Last week's Treasury figures were very bad indeed. I still haven't wrapped my head around how forecasts of a decade of deficits are consistent with the Fiscal Responsibility Act, but neither did I ever wrap my head around how the RBNZ's interest rate policies back in 2005-2006 were consistent with the Policy Targets Agreement.
Just how terrible are the numbers? The deficit's at $2500 per capita or, somewhat terrifyingly, about $4500 per member of the work force. $2500 per capita doesn't mean much as lots of those capitas aren't ever planning on joining the workforce to pay the bill. Recall that average income from all sources for someone in paid employment is $930 per week. So the government, this year, has taken on debt equivalent to a little more than a month's earnings for each and every member of the labour force. Let's hope the upcoming budget has some serious rolling back of new entitlement spending brought in under the prior government.
The only bright points in the government's books, where tax revenues from almost all sources dropped considerably, came from reasonably large increases in alcohol and tobacco excise tax revenues. Total alcohol excise taxes increased from $795 million to $829 million while tobacco increased from $963 million to $1,063 million. ACC's earnings also went up, but of course their main problem is on the spending side. Congrats Treasury (Sam Direen!) on listing excise equivalent duties split out by category in the main figures rather than burying them with all other duties as was prior practice.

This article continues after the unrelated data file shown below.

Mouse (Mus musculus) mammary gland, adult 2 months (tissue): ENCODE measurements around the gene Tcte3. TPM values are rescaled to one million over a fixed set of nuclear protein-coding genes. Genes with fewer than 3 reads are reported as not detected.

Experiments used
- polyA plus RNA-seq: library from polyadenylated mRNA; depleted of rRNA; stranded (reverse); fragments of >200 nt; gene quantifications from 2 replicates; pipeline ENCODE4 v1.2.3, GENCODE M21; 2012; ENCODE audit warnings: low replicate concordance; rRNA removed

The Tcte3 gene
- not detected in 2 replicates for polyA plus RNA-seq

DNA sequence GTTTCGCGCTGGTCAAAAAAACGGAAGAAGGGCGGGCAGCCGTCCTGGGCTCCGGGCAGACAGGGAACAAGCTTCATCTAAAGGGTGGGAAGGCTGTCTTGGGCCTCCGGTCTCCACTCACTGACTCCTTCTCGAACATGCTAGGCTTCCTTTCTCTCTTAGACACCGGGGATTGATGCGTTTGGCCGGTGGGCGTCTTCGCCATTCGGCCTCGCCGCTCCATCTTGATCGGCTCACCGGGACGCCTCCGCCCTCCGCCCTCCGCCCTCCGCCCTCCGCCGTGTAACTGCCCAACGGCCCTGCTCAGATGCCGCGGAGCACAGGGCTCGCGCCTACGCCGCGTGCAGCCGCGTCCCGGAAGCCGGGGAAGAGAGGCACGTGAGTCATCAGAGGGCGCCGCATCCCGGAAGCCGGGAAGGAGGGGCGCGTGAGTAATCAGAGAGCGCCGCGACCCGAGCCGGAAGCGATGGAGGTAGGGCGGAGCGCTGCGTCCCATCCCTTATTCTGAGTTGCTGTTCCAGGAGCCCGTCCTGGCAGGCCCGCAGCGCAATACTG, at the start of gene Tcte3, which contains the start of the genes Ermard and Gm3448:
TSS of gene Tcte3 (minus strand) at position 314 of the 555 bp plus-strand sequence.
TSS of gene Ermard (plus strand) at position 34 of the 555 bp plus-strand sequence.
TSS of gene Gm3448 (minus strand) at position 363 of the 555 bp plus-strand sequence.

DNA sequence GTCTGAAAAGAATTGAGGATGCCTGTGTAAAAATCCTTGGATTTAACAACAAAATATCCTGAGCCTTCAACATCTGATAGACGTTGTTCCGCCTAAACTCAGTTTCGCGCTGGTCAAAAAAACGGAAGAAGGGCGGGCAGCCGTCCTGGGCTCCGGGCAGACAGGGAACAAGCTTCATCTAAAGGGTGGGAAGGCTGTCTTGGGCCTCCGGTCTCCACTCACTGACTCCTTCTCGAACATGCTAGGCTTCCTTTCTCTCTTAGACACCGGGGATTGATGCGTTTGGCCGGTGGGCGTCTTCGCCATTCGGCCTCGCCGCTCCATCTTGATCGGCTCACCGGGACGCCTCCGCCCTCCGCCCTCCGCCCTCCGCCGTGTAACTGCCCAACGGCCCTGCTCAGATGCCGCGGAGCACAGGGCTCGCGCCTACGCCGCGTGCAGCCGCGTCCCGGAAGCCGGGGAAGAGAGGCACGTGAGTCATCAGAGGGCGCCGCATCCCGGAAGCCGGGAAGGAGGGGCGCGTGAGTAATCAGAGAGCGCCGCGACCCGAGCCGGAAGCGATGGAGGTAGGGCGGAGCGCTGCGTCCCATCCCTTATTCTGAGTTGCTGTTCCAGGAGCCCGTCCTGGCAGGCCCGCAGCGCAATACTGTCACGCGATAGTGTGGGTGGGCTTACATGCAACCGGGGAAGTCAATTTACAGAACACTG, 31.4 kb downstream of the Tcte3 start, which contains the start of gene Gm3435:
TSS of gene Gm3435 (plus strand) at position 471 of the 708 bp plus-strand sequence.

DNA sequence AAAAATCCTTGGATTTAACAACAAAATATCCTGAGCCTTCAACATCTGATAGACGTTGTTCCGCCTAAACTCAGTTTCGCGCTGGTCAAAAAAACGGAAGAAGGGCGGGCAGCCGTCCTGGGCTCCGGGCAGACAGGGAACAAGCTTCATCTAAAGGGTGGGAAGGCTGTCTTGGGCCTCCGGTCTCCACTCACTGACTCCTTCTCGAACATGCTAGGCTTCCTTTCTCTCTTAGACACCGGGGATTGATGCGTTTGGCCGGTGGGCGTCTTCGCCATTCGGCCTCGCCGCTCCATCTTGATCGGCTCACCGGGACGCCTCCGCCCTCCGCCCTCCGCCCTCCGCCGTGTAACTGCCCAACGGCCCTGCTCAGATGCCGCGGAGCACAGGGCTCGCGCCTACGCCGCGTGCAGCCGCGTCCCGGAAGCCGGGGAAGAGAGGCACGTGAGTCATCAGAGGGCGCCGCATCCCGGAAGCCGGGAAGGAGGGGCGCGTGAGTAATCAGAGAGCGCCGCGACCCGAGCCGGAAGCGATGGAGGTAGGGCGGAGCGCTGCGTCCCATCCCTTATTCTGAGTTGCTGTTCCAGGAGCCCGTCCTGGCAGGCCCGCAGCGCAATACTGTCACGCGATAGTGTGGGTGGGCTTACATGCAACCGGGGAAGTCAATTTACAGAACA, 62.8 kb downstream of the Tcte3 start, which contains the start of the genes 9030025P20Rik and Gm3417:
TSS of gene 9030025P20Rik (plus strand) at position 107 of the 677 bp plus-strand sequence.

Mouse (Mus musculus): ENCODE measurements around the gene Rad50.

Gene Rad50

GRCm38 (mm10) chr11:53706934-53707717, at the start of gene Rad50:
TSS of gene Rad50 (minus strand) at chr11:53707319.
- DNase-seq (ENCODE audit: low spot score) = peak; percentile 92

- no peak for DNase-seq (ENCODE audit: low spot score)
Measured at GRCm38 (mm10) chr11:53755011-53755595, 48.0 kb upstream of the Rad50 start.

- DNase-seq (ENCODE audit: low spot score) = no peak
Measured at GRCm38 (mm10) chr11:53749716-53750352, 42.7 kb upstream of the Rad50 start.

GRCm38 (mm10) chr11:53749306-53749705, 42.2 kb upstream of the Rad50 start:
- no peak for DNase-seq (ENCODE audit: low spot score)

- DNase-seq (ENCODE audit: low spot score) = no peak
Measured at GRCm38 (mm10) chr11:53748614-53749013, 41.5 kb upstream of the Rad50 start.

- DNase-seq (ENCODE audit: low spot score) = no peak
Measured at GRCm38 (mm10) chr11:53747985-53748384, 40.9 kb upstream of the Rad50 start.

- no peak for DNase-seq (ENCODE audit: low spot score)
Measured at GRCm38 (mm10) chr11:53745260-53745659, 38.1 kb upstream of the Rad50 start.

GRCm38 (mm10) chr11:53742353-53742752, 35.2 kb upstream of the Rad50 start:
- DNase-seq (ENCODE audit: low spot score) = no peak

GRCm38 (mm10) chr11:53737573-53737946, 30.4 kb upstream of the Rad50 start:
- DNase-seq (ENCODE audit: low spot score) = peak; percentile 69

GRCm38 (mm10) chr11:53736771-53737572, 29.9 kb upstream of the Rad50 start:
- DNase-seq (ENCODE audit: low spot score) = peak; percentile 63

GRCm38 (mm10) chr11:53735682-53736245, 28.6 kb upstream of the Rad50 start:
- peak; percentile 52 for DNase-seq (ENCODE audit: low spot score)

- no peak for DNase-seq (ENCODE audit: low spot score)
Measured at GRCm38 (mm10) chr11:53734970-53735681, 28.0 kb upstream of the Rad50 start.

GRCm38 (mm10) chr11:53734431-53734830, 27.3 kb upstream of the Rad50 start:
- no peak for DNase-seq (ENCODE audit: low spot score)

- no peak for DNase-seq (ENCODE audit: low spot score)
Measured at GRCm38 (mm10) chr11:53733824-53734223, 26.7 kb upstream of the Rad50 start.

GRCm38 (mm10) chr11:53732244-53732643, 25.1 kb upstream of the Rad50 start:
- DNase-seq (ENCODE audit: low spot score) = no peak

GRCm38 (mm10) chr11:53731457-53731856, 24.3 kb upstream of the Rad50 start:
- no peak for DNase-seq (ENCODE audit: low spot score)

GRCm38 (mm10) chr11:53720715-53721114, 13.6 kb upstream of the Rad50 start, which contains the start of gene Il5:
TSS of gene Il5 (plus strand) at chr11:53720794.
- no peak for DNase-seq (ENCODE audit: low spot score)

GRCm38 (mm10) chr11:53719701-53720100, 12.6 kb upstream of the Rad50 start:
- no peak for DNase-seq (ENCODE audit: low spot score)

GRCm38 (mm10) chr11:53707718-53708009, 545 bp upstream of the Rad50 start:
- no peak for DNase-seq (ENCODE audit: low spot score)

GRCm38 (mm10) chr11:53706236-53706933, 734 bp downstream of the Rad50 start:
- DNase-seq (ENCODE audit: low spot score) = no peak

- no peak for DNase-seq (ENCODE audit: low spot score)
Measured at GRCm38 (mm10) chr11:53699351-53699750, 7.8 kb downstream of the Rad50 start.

So Kiwis owe a debt to the drinkers and the smokers for keeping the deficit from being even worse than it is. Recall of course that tobacco tax revenues far exceed health care costs while alcohol tax revenues are greater than fiscal costs to the government (health) and roughly match overall "social costs."
In related news, Luke Nicholas of Epic Beer reports on a survey for the Brewers' Guild showing craft bottled beer sales up ten percent (with Epic being up 200%), despite indications that one of the mass market brands, DB, is seeing shrinking sales.